Now someone kills the lights and when they come back on, Bob Dylan and his band make beautiful noise.

Dylan, aged 71, who never speaks to us, never acknowledges the audience that stands as one, rising to his presence. He knows we are there. He sings towards us, his face a pale focal point in the gloomy stage lighting. His band faces him from one side of the stage, attentive to his gestures, small nods, forms of musical communication the rest of us are not privy to. Few of his songs are readily recognizable. He has (as he usually does) created new arrangements for each of them. “Tangled Up in Blue” and “Simple Twist of Fate” – off my favorite album – are recognizable only by a small musical phrase and the lyrics, half mumbled in that Dylan way, but so tattooed into my brain that I hear both versions, the original and this one, playing in symbiosis inside my head. “Hard Rain,” “Blowin’ in the Wind” and many more familiar, iconic songs treat themselves to rebirth through his ever-restless vision.

I know many of his fans are disappointed not to hear exact renditions. But I respect him more for not resting on his laurels. A hard working man of music and words, Dylan is not ready to lie down in a bed he made 50 years ago.

I am moved to see him there in his black clothes. Dark curling hair dusty gray now and body slower. The harmonica sings just as achingly as ever. My eyes tingle in sympathy for the young girl I was when I first saw him play in Washington DC and then again, in my later 20s, newly married, at Madison Square Garden in a double show with Tom Petty. But I feel none of the pity for aging musicians that I have felt before as I watch them try to recapture what once was. Tonight, Dylan plays songs from his newest album, Tempest, and from his first, and many between. His opus continues to grow and his interest in what he does never seems to wane.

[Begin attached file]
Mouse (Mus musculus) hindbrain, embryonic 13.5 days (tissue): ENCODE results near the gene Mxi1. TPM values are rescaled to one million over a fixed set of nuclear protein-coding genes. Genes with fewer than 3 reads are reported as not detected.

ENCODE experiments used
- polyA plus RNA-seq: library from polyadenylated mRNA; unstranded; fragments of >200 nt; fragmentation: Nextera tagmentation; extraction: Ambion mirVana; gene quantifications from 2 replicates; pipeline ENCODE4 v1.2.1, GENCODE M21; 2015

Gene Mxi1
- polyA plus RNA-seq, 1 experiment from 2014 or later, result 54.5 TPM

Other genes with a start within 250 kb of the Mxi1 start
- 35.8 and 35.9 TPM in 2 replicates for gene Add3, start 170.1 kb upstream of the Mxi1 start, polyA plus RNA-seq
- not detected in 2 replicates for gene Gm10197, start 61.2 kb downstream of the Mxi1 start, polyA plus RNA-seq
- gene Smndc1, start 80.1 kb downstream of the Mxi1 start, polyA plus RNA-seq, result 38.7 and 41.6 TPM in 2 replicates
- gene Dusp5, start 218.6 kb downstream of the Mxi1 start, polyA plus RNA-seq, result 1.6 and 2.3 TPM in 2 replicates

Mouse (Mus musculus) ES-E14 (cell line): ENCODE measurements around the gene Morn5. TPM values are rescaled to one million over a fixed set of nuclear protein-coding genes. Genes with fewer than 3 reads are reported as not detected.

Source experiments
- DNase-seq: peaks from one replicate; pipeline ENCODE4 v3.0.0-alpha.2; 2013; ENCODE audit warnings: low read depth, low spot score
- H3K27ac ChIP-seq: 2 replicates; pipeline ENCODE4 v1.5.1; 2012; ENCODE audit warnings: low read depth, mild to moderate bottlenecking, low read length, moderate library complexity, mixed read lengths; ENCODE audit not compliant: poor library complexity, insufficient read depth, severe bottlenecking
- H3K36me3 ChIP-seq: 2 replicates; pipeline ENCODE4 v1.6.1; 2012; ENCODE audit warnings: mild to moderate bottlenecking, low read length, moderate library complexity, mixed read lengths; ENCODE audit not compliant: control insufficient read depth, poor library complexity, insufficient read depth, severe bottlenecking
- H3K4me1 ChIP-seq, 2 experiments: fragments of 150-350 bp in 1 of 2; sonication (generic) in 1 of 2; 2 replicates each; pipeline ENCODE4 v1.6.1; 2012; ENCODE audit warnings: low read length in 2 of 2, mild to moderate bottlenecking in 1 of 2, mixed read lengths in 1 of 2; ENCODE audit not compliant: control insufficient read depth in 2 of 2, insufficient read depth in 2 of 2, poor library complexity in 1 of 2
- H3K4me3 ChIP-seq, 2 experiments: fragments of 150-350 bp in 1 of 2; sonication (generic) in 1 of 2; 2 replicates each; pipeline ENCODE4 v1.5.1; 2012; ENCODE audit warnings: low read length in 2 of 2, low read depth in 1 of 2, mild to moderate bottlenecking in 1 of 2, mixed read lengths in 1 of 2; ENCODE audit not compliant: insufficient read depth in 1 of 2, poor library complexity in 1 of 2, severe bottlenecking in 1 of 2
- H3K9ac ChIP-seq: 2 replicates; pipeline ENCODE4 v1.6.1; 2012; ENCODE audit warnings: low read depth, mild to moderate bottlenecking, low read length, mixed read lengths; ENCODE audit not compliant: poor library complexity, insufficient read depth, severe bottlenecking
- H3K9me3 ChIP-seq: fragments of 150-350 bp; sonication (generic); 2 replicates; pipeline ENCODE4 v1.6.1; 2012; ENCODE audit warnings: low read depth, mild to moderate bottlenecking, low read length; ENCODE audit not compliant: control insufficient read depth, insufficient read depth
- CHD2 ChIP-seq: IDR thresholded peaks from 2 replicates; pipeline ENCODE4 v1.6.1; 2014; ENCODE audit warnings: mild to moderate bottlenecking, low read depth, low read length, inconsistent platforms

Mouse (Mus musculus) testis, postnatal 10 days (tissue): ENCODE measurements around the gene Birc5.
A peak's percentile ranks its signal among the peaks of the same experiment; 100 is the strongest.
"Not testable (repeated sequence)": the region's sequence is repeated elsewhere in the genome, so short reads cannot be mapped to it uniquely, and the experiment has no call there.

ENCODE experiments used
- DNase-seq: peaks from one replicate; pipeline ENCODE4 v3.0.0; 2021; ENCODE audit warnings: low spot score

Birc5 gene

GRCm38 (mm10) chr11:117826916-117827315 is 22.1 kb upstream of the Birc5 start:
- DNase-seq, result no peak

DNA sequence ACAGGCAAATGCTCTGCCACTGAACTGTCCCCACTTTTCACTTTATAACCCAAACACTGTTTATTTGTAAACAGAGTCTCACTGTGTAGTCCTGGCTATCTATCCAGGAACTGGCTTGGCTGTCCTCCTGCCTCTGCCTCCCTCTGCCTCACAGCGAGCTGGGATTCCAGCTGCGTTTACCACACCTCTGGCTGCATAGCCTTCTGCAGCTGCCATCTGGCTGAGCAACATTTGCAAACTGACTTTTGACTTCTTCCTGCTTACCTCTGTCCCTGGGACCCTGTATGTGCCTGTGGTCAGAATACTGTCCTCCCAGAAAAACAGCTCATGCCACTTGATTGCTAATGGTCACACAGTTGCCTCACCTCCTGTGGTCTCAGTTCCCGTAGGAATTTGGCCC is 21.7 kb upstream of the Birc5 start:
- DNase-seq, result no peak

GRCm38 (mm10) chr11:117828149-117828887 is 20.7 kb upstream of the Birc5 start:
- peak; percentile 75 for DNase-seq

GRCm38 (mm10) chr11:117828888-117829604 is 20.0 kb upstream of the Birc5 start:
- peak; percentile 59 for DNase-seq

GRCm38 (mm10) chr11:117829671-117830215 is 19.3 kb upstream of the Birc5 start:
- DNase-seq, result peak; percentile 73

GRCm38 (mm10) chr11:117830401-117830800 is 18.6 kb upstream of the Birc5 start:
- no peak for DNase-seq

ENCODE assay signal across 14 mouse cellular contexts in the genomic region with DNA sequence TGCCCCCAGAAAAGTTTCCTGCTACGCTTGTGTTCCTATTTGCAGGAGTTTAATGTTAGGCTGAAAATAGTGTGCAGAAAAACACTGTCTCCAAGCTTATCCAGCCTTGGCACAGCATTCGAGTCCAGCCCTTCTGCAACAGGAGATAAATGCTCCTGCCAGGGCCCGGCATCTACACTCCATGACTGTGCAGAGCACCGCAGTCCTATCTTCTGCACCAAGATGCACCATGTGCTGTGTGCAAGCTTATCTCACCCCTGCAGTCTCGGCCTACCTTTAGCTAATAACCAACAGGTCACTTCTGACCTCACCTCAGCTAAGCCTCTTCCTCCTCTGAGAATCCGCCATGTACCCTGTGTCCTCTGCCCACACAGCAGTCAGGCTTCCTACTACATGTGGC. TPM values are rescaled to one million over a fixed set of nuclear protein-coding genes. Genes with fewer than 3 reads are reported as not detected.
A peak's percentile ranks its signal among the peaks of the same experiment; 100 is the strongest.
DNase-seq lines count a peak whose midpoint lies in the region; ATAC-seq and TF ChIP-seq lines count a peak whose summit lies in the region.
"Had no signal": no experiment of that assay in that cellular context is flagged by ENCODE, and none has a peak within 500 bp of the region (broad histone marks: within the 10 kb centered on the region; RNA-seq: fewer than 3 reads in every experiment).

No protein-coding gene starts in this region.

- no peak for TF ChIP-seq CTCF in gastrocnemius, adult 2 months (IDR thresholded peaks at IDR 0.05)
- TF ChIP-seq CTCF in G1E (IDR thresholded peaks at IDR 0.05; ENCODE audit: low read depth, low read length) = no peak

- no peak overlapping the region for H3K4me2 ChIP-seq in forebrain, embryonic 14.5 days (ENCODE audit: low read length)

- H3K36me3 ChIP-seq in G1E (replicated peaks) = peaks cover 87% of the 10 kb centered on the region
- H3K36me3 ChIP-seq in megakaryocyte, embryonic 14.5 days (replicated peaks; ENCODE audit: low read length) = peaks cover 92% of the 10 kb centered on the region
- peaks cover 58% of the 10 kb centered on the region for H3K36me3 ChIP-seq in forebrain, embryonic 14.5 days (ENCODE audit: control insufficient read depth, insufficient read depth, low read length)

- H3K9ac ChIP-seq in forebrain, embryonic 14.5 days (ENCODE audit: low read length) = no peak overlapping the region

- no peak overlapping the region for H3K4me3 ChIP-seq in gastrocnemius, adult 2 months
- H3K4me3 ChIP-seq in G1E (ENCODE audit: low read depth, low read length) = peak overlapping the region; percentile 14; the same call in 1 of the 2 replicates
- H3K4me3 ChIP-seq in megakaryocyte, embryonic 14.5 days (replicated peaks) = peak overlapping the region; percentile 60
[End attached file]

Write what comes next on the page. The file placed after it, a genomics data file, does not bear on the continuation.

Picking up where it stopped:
We walk into the darkness after his last song; I wonder if this is the last time I will see him play. I can’t know. I look up to see the moon full and high in the sky. She understands all of it. The music, the night, the feel of the air, the sense of lost youth, and the promise of more to come.

 

The seats were good, not that you can tell....

The seats were good, not that you can tell….

 

Creative Emptiness Part II (water)

There is a pool. It is not mine, but for now, it is mine. I have stood under the midday sun stroking the pool’s floor with a strange vacuum that sucks up the slimy stuff and leaves clean behind, but until today, three weeks in to my month long exile in this beautiful place, I felt no affinity for the pool.

Though I’ve tended to its needs, I never put a toe into it until yesterday when the heat blackmailed me into dipping my body into the water that is clearly not my element. And my conversion was so complete that today, I was actually disappointed to hear the rumble of thunder when I went back, ready to give myself to the pool again.

My relationship with water is not altogether clear cut. No right angles or black lines about it. Though it is not my element of natural affinity, I love rain. Soft rain, steady rain, torrential rain, storms of any kind. I also love the ocean. I fear the ocean. I succumb to the ocean, but awkwardly. My children tease me for the uncomfortable way I enter and exit the surf. But when I am held up by the gentle mountains of water during the quiet tide, I feel the emptiness of space enter me.